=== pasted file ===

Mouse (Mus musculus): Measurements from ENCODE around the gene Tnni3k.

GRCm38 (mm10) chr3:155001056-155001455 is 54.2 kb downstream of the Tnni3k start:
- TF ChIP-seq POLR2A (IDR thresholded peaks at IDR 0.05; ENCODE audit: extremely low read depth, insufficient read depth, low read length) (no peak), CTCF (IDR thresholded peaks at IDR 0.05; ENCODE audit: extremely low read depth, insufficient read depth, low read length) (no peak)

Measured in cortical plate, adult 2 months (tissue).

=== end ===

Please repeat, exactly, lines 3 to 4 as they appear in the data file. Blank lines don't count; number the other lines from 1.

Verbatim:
- TF ChIP-seq POLR2A (IDR thresholded peaks at IDR 0.05; ENCODE audit: extremely low read depth, insufficient read depth, low read length) (no peak), CTCF (IDR thresholded peaks at IDR 0.05; ENCODE audit: extremely low read depth, insufficient read depth, low read length) (no peak)

Measured in cortical plate, adult 2 months (tissue).